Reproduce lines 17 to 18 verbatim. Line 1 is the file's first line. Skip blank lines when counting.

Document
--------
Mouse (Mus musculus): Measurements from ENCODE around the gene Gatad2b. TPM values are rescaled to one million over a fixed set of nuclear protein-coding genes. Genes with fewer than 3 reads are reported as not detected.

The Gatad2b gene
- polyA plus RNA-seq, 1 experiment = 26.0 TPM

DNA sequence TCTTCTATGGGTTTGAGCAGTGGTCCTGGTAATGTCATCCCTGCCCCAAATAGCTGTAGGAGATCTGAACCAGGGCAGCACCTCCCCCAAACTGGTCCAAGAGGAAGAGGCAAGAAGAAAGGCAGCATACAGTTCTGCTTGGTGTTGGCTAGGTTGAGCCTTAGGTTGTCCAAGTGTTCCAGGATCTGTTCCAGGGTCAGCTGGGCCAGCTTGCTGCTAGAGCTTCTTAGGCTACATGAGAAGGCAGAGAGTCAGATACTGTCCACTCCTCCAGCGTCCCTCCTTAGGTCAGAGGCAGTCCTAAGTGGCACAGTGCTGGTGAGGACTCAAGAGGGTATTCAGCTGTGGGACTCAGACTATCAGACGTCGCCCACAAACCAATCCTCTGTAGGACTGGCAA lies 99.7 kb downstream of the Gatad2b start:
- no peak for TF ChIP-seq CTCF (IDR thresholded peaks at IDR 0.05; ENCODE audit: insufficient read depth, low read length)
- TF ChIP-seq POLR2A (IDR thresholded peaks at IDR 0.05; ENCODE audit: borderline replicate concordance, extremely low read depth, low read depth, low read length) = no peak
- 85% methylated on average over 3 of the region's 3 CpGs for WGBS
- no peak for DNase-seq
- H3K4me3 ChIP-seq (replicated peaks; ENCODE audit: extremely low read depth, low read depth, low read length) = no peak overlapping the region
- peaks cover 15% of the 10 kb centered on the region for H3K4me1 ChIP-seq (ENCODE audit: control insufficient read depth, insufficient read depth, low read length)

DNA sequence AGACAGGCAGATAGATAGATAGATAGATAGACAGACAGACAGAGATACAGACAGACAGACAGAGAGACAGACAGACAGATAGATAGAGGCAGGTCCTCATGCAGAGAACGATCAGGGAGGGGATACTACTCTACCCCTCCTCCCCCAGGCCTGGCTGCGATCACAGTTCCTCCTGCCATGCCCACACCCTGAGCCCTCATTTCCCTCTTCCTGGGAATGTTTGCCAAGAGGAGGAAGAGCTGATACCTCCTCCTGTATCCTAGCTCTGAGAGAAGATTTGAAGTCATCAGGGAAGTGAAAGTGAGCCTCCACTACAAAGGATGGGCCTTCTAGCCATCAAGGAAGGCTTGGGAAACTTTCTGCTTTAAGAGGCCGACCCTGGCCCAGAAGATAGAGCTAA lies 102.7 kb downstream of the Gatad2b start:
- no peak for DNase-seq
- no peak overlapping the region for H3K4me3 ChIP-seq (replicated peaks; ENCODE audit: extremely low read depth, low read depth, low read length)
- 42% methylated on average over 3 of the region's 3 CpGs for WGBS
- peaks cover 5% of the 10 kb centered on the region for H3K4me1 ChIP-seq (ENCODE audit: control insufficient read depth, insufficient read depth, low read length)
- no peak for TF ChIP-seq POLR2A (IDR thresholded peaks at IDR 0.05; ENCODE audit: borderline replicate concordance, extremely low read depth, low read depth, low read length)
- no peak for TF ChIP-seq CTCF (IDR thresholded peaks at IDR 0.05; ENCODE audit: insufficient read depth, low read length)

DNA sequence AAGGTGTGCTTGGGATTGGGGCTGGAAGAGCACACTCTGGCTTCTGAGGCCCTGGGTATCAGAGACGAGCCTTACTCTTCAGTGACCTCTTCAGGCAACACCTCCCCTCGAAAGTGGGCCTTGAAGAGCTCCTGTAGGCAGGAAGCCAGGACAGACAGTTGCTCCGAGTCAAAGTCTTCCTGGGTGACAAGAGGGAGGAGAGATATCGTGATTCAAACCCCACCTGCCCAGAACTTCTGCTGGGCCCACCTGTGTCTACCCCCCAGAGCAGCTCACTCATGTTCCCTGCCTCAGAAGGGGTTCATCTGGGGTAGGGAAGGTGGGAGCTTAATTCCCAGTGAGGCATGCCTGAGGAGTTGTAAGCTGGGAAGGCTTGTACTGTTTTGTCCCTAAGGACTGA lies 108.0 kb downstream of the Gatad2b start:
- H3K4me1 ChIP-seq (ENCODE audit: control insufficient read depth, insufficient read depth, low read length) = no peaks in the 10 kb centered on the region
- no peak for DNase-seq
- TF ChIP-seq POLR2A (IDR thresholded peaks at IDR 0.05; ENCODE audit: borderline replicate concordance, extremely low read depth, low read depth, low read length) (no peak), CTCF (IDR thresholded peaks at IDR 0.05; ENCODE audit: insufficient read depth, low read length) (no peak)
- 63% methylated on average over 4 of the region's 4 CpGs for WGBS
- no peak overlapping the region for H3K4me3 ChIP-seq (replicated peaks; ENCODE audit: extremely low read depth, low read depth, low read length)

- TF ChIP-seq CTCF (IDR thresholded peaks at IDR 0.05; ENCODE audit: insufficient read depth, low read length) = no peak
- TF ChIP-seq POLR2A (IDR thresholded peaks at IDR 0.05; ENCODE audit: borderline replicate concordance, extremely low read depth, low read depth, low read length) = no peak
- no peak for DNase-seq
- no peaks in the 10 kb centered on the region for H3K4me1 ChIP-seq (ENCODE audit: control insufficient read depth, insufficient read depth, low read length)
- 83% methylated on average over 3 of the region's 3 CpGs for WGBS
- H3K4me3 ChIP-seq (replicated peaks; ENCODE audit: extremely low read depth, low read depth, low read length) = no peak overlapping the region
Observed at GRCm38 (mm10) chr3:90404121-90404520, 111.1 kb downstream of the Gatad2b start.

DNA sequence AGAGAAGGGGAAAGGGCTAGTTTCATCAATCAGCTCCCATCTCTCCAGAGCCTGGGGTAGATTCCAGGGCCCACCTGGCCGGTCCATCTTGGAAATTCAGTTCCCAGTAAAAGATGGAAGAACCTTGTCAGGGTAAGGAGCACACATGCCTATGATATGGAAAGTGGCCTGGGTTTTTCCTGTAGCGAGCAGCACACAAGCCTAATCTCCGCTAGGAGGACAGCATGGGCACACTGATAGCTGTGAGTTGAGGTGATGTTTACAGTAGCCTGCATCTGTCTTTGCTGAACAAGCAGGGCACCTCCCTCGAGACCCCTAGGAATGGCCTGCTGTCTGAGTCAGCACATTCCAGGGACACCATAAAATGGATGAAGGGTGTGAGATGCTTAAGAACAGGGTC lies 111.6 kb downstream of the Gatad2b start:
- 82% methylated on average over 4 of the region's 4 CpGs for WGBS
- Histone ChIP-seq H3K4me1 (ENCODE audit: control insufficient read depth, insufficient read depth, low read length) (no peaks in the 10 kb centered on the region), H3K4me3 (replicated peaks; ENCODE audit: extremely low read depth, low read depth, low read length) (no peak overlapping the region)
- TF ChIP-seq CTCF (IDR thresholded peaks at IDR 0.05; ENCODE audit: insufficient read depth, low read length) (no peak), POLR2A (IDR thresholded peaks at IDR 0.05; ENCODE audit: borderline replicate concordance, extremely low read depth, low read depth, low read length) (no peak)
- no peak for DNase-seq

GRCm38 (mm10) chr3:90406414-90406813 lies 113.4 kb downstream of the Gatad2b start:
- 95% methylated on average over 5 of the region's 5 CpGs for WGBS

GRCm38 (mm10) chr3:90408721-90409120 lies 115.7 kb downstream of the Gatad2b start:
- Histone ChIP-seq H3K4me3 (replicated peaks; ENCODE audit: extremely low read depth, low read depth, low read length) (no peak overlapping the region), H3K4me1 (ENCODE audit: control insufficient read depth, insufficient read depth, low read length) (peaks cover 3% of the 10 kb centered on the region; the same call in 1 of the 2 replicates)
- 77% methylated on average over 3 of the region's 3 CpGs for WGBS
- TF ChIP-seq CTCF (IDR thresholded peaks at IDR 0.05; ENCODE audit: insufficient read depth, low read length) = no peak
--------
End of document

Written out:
- no peak for TF ChIP-seq CTCF (IDR thresholded peaks at IDR 0.05; ENCODE audit: insufficient read depth, low read length)

DNA sequence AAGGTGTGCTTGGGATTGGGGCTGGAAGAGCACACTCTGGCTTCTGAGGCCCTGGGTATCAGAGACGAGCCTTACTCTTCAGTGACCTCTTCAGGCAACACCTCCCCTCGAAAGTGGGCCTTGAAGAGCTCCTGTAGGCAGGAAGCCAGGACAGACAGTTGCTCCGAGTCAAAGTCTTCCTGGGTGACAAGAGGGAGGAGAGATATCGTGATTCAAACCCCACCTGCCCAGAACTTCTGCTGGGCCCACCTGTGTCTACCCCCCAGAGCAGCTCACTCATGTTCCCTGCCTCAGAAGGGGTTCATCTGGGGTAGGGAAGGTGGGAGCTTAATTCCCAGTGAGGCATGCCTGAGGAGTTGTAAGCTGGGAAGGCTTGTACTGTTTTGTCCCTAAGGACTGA lies 108.0 kb downstream of the Gatad2b start: